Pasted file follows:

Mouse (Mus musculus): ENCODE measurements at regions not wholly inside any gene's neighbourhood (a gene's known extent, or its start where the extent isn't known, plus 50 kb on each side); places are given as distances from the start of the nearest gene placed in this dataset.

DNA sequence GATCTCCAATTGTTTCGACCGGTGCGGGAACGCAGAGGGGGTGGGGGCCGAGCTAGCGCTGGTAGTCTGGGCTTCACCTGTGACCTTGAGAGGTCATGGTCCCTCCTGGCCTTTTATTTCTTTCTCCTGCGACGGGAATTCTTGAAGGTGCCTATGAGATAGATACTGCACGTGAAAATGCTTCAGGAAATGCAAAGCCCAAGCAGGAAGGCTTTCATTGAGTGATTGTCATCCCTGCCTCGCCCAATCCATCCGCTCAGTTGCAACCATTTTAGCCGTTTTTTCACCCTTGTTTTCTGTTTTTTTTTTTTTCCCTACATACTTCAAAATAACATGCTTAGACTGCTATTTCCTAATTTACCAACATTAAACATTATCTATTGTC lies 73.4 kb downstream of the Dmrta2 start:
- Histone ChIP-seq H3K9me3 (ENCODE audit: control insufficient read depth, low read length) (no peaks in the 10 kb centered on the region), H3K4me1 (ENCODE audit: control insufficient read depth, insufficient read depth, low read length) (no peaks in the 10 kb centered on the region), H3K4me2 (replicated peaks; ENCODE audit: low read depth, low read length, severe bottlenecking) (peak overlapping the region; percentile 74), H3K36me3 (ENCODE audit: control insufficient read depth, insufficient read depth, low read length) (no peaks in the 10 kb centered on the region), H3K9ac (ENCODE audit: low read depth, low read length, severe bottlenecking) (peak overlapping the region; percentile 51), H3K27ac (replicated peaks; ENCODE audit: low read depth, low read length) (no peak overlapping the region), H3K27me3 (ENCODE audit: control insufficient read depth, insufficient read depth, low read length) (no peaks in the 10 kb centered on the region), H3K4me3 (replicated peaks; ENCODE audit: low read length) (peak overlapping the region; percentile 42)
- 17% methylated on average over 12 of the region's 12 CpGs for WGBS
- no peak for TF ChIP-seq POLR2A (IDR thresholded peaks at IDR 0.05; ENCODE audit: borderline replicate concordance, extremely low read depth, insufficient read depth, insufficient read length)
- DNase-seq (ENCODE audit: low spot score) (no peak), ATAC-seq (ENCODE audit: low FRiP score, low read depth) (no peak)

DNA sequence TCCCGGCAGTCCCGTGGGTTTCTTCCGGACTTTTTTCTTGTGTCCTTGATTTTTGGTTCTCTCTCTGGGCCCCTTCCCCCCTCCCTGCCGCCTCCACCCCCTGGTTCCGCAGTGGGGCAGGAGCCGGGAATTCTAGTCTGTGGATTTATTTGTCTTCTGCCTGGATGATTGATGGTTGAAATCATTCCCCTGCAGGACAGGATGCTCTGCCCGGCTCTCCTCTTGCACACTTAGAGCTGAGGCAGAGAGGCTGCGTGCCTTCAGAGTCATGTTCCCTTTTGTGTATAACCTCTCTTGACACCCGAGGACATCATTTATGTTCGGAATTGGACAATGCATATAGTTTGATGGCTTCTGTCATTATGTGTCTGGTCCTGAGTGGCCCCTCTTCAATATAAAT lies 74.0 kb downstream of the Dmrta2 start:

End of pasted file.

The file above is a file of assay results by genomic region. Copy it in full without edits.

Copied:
Mouse (Mus musculus): ENCODE measurements at regions not wholly inside any gene's neighbourhood (a gene's known extent, or its start where the extent isn't known, plus 50 kb on each side); places are given as distances from the start of the nearest gene placed in this dataset.

DNA sequence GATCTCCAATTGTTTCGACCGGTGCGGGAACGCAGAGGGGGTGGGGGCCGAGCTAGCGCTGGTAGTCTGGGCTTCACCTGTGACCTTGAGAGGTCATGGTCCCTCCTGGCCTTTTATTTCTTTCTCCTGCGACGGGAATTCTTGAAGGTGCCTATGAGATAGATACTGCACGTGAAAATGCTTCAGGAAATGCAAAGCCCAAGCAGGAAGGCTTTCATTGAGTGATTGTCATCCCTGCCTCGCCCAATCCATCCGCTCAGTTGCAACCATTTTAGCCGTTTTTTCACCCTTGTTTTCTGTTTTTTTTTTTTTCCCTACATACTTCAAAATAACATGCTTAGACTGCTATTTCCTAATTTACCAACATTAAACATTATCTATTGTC lies 73.4 kb downstream of the Dmrta2 start:
- Histone ChIP-seq H3K9me3 (ENCODE audit: control insufficient read depth, low read length) (no peaks in the 10 kb centered on the region), H3K4me1 (ENCODE audit: control insufficient read depth, insufficient read depth, low read length) (no peaks in the 10 kb centered on the region), H3K4me2 (replicated peaks; ENCODE audit: low read depth, low read length, severe bottlenecking) (peak overlapping the region; percentile 74), H3K36me3 (ENCODE audit: control insufficient read depth, insufficient read depth, low read length) (no peaks in the 10 kb centered on the region), H3K9ac (ENCODE audit: low read depth, low read length, severe bottlenecking) (peak overlapping the region; percentile 51), H3K27ac (replicated peaks; ENCODE audit: low read depth, low read length) (no peak overlapping the region), H3K27me3 (ENCODE audit: control insufficient read depth, insufficient read depth, low read length) (no peaks in the 10 kb centered on the region), H3K4me3 (replicated peaks; ENCODE audit: low read length) (peak overlapping the region; percentile 42)
- 17% methylated on average over 12 of the region's 12 CpGs for WGBS
- no peak for TF ChIP-seq POLR2A (IDR thresholded peaks at IDR 0.05; ENCODE audit: borderline replicate concordance, extremely low read depth, insufficient read depth, insufficient read length)
- DNase-seq (ENCODE audit: low spot score) (no peak), ATAC-seq (ENCODE audit: low FRiP score, low read depth) (no peak)

DNA sequence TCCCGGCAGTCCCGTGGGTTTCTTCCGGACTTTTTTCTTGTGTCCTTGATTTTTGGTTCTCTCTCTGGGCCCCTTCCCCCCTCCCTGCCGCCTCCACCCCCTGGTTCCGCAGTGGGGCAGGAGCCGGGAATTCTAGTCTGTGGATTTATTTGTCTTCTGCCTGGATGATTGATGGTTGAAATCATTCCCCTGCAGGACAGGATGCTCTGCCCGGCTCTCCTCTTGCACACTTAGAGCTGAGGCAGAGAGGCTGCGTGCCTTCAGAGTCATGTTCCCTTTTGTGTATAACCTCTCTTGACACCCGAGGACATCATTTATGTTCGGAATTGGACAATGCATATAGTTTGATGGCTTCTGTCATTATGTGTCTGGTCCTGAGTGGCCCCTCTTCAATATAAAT lies 74.0 kb downstream of the Dmrta2 start: